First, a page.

WHAT is the plight of Ibadan and Ode-omu that is not applicable to Modakeke? The tradition and history of Modakeke predated the stool of Ogunsua because unlike the ruling houses arrangement, the community is made of an aggregate of people who have agreed (ogun-suwa-po) to have an orderly succession by promotion in order of seniority of the entitled holders, a process that produced the past traditional rulers and the present Ogunsua of Modakeke, Oba Adedoyin.

The orderly succession by promotion in order of seniority of the entitled holders is exactly like that of Ibadan in Oyo State and Ode-omu in Osun State. The Wingbolu compound which is just one of the over 200 compounds in Modakeke had also benefited from the agelong promotional arrangement.

If the Ooni Sijuwade had not wanted to deliberately cause confusion in Modakeke, why did he present, under a questionable circumstances, a hurriedly prepared ‘Amended Declaration Made Under Section 4 (2) of the Chiefs Law, 200, of the Customary Law Regulating The Selection of the Ogunsua of Modakeke-Ife’ on the 5th day of September, 2009, made by the chieftaincy committee of Ife East Local Government, signed by the Ooni himself, the council chairman, secretary of the chieftaincy committee in the local government, the commissioner for local government and the permanent secretary, ministry of local government and chieftaincy and community development?

I was one of those who doubted the earlier intention of the Ooni to give accent to the Ogunsua as a beaded-crowned monarch because of the antecedents and pathological hatred the Ile-Ife monarch has for the people of Modakeke. It was on the coronation ground that the Ooni executed his perfected coup on the entire people of Modakeke by presenting what the Ogunsua thought to be ‘a coronation gift’ from the father to his son in a well-covered and decent case that looked like that of a perfume. Sources close to the Ogunsua’s palace disclosed that the brand newly-crowned oba could not open the case until the night of Monday, the 7th of day of September, 2009 after his numerous visitors and well-wishers that trooped to his palace had departed.

It was after the Ogunsua had opened the case, the third day after the coronation that he discovered the Ooni’s Greek Gift which turned out to be the illegal amended declaration of the chiefs law. The Ooni should know that he is only courting anarchy by planning a coup against the entire community of Modakeke through imposition of the illegal chieftaincy declaration law which was signed on a Saturday on the unsuspecting people. It will not last; it’s a question of time. It is needless to tell the royal father that such cannot work in this 21st Century. It was a pity that what the Ooni could not achieve through the normal channel; he thought he could do it through the back-door by adopting the system used by the British imperialists who were using the natives against themselves.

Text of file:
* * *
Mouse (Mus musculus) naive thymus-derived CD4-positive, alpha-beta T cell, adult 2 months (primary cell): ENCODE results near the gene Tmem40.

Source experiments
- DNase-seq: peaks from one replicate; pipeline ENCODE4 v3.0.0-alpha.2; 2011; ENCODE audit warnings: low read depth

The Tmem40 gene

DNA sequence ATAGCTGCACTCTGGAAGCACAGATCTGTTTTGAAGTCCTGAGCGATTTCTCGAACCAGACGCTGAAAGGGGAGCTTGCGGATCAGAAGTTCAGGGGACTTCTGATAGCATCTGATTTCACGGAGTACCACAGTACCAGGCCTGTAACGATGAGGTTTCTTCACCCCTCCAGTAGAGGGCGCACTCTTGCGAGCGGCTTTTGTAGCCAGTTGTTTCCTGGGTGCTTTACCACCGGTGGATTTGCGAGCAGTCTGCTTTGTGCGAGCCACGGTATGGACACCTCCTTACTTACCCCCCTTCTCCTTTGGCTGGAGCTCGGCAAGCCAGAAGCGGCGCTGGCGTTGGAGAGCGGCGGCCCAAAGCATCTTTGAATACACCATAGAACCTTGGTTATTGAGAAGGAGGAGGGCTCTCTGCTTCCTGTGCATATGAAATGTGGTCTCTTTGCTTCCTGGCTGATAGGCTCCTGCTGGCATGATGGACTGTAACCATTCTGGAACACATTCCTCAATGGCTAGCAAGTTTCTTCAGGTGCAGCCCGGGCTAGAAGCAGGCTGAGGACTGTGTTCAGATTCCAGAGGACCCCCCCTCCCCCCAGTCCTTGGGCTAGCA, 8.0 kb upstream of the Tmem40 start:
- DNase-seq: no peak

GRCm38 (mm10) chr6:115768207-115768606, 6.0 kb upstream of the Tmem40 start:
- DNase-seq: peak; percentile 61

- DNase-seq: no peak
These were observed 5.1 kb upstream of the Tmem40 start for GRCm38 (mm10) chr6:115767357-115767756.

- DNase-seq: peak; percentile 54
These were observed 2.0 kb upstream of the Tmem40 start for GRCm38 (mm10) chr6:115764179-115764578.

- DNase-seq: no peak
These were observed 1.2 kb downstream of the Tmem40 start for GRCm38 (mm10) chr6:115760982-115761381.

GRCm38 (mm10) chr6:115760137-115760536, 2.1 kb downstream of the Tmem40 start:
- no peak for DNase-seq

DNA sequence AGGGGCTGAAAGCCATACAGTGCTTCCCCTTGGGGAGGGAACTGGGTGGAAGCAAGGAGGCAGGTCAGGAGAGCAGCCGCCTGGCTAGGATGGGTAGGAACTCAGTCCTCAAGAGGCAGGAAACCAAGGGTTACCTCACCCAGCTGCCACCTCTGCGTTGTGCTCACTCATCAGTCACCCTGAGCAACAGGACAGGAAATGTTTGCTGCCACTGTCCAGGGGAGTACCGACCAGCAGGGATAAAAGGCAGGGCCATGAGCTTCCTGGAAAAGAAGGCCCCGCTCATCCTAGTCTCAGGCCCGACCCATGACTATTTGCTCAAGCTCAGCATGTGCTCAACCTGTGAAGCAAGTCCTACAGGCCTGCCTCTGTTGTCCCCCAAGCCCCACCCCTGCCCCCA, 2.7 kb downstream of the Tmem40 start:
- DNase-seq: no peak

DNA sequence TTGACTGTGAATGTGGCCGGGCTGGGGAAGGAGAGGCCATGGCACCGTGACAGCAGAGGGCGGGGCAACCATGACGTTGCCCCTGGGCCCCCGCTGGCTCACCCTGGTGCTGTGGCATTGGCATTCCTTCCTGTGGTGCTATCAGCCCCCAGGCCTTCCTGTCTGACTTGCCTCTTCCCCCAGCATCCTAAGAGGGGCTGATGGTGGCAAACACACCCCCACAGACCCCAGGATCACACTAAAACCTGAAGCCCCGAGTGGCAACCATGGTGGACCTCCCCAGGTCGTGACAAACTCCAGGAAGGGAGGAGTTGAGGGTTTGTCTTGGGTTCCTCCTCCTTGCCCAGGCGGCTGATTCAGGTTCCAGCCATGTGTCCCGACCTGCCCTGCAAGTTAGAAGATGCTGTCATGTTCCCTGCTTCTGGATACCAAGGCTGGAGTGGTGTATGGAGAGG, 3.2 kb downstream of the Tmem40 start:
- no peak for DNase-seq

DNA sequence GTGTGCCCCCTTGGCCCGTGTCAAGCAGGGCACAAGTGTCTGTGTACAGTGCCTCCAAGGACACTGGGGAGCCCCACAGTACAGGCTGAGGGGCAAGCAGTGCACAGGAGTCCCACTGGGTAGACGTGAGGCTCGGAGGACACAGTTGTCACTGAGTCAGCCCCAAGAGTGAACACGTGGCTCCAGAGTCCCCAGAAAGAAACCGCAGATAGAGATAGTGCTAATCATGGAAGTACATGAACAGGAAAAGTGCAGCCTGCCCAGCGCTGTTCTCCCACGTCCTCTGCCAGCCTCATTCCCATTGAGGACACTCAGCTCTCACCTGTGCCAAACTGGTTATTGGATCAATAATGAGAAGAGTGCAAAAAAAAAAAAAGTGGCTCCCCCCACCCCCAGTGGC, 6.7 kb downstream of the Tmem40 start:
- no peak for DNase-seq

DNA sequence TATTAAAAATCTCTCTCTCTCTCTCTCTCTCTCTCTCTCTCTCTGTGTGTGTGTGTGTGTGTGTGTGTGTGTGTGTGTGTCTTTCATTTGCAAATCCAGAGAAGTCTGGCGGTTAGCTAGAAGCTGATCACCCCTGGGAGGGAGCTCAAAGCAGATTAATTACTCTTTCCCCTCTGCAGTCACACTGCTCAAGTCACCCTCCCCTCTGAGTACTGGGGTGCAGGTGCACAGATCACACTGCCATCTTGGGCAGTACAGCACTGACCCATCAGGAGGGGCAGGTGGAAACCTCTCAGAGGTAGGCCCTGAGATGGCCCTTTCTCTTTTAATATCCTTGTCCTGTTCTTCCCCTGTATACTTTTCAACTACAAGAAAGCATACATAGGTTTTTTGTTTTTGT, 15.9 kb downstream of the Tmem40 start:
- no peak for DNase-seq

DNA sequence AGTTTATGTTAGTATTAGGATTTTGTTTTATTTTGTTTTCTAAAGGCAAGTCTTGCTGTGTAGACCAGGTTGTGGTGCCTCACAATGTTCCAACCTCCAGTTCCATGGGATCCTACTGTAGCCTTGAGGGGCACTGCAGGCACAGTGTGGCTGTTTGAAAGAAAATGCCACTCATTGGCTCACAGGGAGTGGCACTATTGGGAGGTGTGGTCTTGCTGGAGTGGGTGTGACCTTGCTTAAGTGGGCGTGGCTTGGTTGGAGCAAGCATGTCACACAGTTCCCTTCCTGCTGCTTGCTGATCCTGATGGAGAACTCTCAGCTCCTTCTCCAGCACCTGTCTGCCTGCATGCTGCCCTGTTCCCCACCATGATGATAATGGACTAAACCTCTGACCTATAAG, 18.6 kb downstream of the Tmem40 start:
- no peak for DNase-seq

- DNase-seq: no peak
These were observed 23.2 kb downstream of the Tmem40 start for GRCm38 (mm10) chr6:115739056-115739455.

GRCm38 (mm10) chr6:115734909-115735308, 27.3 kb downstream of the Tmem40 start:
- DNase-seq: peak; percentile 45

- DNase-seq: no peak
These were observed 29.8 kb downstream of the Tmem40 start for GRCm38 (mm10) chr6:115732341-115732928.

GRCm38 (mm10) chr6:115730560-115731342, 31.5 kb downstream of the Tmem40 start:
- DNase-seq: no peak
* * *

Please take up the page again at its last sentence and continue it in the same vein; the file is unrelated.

In this case, it is visible to the blind, audible to the deaf and tangible to the idiot that the unconventional route through which the Ooni wants to create confusion in Modakeke is via the Windolu compound, the people who are referring to ‘the people of Modakeke’ in their numerous correspondence to the Ooni and the state Governor Olagunsoye Oyinlola. In order to add salt to the injury of the people of Modakeke, the Ooni’s secret amended declaration of the laws regulating the selection of the Ogunsua came up with a seven-member kingmaker, the chairman of which is an Ile-Ife indigenous chief, the Lowa of Ife while three members are to come from representatives of Balogun Ruling lineage and the remaining three members are to come from the Ooni’s self-styled and imposed representatives of ‘Wingbolu dynasty’ in Modakeke! This is a ruse which can neither stand nor fly.

What right has the Ooni to select kingmakers for Modakeke? How many Modakeke indigenes are kingmakers in Ile-Ife? It is an insult which the Ooni should stop forthwith. This development simply shows that the Ooni Sijuwade is not attracting genuine peace to Modakeke. He’s only paying a lip service to ensuring peaceful relation between Modakeke and Ile-Ife. While other obas are attracting meaningful developments to their domains, Ooni’s stock in trade is importation of confusion and policies that can not stand the test of time. Whoever advised the Ooni to toe this present path is basically not interested in peaceful co-existence between the Modakeke and Ile-Ife.